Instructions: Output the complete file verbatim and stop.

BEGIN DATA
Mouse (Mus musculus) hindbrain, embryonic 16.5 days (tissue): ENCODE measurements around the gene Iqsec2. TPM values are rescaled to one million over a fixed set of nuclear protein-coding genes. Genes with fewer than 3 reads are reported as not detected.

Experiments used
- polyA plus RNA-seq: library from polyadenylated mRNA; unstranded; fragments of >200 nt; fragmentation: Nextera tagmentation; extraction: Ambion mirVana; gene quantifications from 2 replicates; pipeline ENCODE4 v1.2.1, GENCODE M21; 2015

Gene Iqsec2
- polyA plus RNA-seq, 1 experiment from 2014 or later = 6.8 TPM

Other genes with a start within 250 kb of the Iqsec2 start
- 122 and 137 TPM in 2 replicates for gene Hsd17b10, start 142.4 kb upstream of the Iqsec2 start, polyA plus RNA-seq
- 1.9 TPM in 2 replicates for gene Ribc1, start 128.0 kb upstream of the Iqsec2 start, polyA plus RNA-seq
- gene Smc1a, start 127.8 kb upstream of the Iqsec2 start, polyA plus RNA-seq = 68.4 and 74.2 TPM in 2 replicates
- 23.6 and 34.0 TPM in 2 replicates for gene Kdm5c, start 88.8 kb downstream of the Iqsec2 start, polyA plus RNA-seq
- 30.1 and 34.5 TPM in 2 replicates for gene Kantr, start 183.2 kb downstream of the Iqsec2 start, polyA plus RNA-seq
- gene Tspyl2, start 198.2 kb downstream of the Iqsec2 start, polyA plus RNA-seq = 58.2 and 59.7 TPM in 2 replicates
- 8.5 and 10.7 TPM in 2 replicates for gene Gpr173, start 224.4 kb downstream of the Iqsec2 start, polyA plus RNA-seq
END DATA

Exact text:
Mouse (Mus musculus) hindbrain, embryonic 16.5 days (tissue): ENCODE measurements around the gene Iqsec2. TPM values are rescaled to one million over a fixed set of nuclear protein-coding genes. Genes with fewer than 3 reads are reported as not detected.

Experiments used
- polyA plus RNA-seq: library from polyadenylated mRNA; unstranded; fragments of >200 nt; fragmentation: Nextera tagmentation; extraction: Ambion mirVana; gene quantifications from 2 replicates; pipeline ENCODE4 v1.2.1, GENCODE M21; 2015

Gene Iqsec2
- polyA plus RNA-seq, 1 experiment from 2014 or later = 6.8 TPM

Other genes with a start within 250 kb of the Iqsec2 start
- 122 and 137 TPM in 2 replicates for gene Hsd17b10, start 142.4 kb upstream of the Iqsec2 start, polyA plus RNA-seq
- 1.9 TPM in 2 replicates for gene Ribc1, start 128.0 kb upstream of the Iqsec2 start, polyA plus RNA-seq
- gene Smc1a, start 127.8 kb upstream of the Iqsec2 start, polyA plus RNA-seq = 68.4 and 74.2 TPM in 2 replicates
- 23.6 and 34.0 TPM in 2 replicates for gene Kdm5c, start 88.8 kb downstream of the Iqsec2 start, polyA plus RNA-seq
- 30.1 and 34.5 TPM in 2 replicates for gene Kantr, start 183.2 kb downstream of the Iqsec2 start, polyA plus RNA-seq
- gene Tspyl2, start 198.2 kb downstream of the Iqsec2 start, polyA plus RNA-seq = 58.2 and 59.7 TPM in 2 replicates
- 8.5 and 10.7 TPM in 2 replicates for gene Gpr173, start 224.4 kb downstream of the Iqsec2 start, polyA plus RNA-seq